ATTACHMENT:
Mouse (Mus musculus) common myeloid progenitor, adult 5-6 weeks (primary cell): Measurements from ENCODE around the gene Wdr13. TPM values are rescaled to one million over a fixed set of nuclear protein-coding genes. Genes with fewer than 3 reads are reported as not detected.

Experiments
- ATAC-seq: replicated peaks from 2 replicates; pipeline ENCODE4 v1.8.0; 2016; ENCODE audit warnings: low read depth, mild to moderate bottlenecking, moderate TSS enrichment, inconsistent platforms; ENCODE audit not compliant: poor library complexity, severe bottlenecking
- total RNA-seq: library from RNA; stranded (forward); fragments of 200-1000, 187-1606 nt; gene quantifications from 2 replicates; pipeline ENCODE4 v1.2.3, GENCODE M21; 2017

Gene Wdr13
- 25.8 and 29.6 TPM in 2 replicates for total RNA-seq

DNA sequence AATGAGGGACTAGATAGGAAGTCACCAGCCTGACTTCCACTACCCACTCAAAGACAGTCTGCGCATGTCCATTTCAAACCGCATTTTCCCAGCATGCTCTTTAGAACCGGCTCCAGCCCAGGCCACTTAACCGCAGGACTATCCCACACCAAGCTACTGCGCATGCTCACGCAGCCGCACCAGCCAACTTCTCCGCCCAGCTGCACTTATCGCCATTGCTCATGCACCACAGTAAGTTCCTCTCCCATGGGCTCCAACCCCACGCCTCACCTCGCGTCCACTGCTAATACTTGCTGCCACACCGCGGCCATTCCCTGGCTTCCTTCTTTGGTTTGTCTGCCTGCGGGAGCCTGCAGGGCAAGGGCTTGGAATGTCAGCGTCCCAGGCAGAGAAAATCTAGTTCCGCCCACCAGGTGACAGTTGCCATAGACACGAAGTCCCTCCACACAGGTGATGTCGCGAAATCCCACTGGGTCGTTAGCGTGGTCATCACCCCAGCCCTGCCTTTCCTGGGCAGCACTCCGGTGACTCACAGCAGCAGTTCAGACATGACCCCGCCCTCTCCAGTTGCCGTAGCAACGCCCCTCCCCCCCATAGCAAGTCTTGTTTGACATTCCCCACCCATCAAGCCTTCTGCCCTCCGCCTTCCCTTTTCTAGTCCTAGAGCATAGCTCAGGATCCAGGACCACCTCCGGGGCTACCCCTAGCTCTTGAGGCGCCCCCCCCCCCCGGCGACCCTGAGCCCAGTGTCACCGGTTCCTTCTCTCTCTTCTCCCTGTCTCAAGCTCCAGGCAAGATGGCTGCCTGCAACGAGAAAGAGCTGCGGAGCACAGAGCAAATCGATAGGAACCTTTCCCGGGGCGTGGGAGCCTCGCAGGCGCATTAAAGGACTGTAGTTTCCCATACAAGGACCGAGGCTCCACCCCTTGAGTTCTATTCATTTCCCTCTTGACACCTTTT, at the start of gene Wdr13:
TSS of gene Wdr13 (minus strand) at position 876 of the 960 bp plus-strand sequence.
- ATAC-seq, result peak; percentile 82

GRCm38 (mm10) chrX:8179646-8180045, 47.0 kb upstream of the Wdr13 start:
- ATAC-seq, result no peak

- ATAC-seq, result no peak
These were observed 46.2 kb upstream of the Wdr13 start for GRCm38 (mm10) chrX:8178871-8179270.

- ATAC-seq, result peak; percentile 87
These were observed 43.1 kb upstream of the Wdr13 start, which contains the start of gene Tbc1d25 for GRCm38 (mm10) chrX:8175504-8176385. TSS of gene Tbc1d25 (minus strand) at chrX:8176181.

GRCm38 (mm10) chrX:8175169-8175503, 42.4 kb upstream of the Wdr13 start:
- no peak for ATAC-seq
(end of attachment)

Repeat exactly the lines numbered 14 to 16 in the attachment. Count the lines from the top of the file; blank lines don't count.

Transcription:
- ATAC-seq, result peak; percentile 87
These were observed 43.1 kb upstream of the Wdr13 start, which contains the start of gene Tbc1d25 for GRCm38 (mm10) chrX:8175504-8176385. TSS of gene Tbc1d25 (minus strand) at chrX:8176181.

GRCm38 (mm10) chrX:8175169-8175503, 42.4 kb upstream of the Wdr13 start: